National Front leader Marine Le Pen reached a new milestone Sunday after qualifying for France’s presidential run-off against liberal heartthrob Emmanuel Macron.
That development made a lot of supporters of Donald Trump happy that a similar candidate was finding success in Europe. However, several American conservatives were horrified by those on the Right showing support for Le Pen.
The retort: She’s not a conservative!
American conservatives who see Marie Le Pen as remotely acceptable need to thoroughly examine their consciences. Something’s wrong.
— Patrick Chovanec (@prchovanec) April 23, 2017
If you’re an American conservative supporting Le Pen, you aren’t a conservative. She wants to nationalize the banks, for Pete’s sake!
— Ellen L. Carmichael (@ellencarmichael) April 23, 2017
In American terms, Le Pen is not a candidate of the right, but the alt-right, which has almost no ideological connection to US conservatism
— Jamie Weinstein (@Jamie_Weinstein) April 23, 2017
Marine Le Pen is not center-right. She’s a nationalist populist socialist.
No where near “conservative” in our US definition.
— Colonel Potter (@laurakfillault) April 23, 2017
Bad news for some of my American friends: If you claim to be a conservative, and you back Le Pen, you’re not actually a conservative.
— Stuart G Spooner (@StuartSpooner) April 23, 2017
Marine Le Pen is no friend of conservatism https://t.co/TbEW6D6yOr
— Dan McLaughlin (@baseballcrank) April 23, 2017
This feeling was shared in some part by the defeated conservative French candidate Francois Fillon. In accepting defeat Sunday night, Fillon urged his supporters to vote for Macron in the second-round in order to stop the dangerous “extreme right.”
“The National Front, the party created by Jean-Marie Le Pen, has a history known for its violence, its intolerance. Its economic and social program would lead France to bankruptcy and, to that chaos, you would have to add the European chaos of exiting from the euro,” Fillon said. “I assure you: Extremism can bring only misery and division to France. So, there is no option but to vote against the extreme right.”
It’s worth remembering the same argument was made by the same people against President Trump during the 2016 election that he wasn’t a conservative. That argument hardly any impact on Republican voters.
The match-up between Le Pen and Macron is not a traditional contest between center-right and center-left parties disputing matters relating to fiscal matters and government spending. It is a fight pitting nationalism versus globalism.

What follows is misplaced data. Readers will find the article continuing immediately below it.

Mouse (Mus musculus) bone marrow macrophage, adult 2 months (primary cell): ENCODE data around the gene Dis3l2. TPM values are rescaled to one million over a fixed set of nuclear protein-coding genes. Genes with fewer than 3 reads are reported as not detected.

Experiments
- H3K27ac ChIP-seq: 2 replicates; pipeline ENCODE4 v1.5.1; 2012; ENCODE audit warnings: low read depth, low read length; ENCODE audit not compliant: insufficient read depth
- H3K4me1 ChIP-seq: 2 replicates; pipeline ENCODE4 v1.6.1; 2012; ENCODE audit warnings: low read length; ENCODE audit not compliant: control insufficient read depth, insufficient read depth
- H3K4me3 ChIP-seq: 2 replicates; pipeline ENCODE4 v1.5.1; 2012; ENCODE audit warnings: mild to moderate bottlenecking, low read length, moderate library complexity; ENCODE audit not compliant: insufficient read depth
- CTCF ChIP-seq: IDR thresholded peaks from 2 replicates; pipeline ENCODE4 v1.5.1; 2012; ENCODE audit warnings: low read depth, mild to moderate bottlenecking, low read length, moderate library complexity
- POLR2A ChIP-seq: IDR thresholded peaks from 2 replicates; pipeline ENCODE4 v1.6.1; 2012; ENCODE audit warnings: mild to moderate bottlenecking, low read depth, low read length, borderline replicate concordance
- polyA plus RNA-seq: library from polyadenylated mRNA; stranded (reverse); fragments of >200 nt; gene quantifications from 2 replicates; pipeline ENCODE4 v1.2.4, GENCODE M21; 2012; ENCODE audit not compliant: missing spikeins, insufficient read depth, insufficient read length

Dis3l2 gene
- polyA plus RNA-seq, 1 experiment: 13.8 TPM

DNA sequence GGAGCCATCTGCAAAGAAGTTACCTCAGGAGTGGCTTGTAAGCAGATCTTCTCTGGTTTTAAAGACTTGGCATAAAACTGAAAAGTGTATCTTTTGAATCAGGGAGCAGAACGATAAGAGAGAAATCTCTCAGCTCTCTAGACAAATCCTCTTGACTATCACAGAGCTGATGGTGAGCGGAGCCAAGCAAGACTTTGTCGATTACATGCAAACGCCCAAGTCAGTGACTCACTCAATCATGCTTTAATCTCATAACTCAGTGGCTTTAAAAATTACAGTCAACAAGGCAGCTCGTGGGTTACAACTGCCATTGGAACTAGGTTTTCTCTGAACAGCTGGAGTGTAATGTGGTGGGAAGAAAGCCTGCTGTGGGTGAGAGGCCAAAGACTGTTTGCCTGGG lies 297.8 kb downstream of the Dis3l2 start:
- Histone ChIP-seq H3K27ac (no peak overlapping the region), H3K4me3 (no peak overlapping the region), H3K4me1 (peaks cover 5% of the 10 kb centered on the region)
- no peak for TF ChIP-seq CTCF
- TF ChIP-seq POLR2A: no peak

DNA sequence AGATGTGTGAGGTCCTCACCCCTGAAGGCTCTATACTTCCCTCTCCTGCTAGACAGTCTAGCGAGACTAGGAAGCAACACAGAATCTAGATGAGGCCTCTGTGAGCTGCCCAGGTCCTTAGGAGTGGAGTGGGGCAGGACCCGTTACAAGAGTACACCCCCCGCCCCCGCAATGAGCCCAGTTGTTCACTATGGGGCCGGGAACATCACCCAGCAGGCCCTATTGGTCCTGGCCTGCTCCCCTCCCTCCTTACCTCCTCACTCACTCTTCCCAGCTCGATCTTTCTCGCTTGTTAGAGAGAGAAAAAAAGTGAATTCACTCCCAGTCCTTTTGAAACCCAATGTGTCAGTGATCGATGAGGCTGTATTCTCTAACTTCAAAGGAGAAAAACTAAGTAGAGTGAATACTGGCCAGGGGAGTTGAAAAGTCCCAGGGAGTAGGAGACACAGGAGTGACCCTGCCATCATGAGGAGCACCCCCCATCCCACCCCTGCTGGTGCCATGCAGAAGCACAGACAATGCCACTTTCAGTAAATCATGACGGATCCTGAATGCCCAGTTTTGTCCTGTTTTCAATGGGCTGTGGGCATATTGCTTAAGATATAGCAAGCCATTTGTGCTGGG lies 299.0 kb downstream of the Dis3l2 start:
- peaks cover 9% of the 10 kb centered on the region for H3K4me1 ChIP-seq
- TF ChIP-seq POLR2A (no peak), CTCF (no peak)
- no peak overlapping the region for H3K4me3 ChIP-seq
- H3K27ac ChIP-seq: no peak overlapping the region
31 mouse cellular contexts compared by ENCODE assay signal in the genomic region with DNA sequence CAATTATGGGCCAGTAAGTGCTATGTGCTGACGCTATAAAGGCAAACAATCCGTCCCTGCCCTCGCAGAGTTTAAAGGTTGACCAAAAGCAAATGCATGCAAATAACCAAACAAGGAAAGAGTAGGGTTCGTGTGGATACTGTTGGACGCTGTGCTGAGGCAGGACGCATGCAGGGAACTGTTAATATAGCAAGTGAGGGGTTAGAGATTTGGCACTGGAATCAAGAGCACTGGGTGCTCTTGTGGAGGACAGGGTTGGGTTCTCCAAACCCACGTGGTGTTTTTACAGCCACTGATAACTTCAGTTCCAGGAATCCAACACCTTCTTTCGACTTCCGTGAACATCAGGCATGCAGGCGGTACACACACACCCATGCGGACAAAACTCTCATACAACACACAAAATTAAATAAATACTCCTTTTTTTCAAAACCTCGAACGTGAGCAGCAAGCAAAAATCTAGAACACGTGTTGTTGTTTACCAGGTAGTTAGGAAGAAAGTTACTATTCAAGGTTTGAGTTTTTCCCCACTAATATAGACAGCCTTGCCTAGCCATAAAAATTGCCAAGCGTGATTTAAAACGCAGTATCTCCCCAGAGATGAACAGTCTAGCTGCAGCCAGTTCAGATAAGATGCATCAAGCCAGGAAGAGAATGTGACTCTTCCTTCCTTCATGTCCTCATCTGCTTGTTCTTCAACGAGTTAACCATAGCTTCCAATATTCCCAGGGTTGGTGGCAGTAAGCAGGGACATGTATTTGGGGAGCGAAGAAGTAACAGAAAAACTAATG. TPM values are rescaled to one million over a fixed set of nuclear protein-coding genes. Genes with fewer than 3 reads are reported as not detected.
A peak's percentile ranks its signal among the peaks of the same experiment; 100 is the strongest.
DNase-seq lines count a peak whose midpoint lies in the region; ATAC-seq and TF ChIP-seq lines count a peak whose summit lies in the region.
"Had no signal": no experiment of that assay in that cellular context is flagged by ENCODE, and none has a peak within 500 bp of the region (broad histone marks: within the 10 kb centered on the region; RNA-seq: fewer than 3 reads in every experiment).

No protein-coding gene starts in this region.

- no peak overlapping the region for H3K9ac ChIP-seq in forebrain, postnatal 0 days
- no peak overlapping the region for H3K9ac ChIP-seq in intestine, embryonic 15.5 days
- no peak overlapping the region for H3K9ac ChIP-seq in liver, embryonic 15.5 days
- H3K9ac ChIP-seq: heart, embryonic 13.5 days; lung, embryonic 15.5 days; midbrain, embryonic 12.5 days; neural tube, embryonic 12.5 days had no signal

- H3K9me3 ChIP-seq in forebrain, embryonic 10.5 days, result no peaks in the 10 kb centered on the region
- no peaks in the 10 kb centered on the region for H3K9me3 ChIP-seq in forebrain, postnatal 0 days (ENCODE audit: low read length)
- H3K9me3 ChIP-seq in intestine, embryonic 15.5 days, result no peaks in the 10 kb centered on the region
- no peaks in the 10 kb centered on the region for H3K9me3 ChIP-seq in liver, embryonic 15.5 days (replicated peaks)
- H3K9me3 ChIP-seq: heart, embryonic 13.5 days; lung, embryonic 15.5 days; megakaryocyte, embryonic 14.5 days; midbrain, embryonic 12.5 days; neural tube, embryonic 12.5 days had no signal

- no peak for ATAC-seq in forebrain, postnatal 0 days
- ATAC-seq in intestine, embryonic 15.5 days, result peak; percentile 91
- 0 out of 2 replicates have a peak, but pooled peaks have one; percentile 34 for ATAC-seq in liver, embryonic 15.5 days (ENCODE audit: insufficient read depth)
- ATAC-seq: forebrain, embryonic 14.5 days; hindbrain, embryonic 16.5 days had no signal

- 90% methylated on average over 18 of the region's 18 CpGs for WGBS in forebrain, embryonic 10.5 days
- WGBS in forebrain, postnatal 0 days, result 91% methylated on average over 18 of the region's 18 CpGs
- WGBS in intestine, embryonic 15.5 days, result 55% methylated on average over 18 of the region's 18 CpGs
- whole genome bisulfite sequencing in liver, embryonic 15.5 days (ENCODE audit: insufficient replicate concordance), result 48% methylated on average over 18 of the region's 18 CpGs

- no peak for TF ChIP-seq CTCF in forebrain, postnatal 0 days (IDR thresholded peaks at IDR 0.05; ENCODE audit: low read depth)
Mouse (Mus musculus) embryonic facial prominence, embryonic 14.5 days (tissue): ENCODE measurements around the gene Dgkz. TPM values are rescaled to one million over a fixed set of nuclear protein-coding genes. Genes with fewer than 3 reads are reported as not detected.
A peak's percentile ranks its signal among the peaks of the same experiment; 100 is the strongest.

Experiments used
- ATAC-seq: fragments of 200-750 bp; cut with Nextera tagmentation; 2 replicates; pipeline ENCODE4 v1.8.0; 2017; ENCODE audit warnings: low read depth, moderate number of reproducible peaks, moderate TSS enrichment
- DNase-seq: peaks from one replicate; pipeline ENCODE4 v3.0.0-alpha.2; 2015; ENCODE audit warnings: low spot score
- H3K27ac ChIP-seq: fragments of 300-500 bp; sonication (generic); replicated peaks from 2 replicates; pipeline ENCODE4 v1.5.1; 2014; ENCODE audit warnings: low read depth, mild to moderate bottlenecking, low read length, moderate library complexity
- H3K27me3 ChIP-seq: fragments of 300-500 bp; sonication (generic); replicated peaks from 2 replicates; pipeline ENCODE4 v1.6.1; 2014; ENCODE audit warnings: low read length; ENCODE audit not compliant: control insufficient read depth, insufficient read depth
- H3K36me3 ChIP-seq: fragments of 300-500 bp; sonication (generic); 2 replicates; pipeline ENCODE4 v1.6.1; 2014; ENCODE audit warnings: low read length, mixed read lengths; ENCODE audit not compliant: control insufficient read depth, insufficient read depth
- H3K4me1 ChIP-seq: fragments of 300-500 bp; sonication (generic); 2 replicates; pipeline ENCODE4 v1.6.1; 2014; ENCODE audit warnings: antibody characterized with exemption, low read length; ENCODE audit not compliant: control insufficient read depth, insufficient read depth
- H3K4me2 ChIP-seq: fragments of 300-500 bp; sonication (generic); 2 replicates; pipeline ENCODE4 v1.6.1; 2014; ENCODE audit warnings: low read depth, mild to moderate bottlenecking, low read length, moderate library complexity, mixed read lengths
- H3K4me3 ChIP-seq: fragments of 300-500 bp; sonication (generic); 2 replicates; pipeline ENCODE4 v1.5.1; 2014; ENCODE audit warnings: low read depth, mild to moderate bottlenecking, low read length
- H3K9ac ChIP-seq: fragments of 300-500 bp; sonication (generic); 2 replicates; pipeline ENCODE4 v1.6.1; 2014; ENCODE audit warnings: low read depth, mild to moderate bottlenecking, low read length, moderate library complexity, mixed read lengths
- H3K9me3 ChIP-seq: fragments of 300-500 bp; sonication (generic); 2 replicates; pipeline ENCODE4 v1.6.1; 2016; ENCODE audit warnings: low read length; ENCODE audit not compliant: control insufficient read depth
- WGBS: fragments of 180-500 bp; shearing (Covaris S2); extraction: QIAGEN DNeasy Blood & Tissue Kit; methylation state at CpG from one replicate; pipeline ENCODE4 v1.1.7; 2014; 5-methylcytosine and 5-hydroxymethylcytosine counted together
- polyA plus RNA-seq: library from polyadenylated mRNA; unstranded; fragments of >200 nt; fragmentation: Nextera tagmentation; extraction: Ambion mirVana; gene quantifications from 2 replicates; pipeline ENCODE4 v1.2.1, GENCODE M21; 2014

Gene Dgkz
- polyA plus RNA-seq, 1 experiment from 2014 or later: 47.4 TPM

“There’s no more Left or Right. There are nationalists and globalists. That’s the big demarcation line that determines the fate of the world today,” Le Pen once remarked in an interview.
Conservatives in the states would rather not accept that reality, and instead wish the fundamental concern of our time was debating tax reform.
It is true that Le Pen is not really conservative in the American mold — especially if you think American conservatism is primarily interested in free markets and limited government. Le Pen is a trade protectionist who advocates for aggressive government intervention into the economy.
That’s a huge red flag for movement conservatives stateside. Additionally, her stances on immigration and Islam are also too much for comfort to the conservative establishment.
But this is the new, nationalist reality for the West. The old standards for what constitutes the Left and Right no longer make sense, as Madame Le Pen pointed out herself.
The primary issue for the National Front is immigration. The reason most voters are casting ballots for the party have something to do with that issue and the future of France’s national identity. With riots and terror attacks now regular events in the country, immigration now seems a far more important issue than bank policy.
But apparently to Fillon and Le Pen’s American conservative critics, economic policy matters far more than stemming the tide of domestic jihad. Big government is apparently a bigger threat than migrant communities refusing to assimilate and embracing radical Islam.
National Review columnist Tom Rogan even made the case for supporting Macron on the grounds of “economic opportunity” — of course while completely ignoring the immigration question.
Rogan hopes that Macron can help turn France into a proposition state and that free market boosterism will magically turn hardened Salafists into cheerful entrepreneurs.
Of course, movement conservatives like to see the entire world through the lens of the American political spectrum circa 2005 and left and right are defined nearly entirely by economics. But the world is changing, America included.
No longer are the big fights of our time economic. They are about national identity. The choice between Macron and Le Pen is not one about who’s going to tax the banks more. It is about whether France wants to remain France, or embrace an open borders future.
Everything else comes second.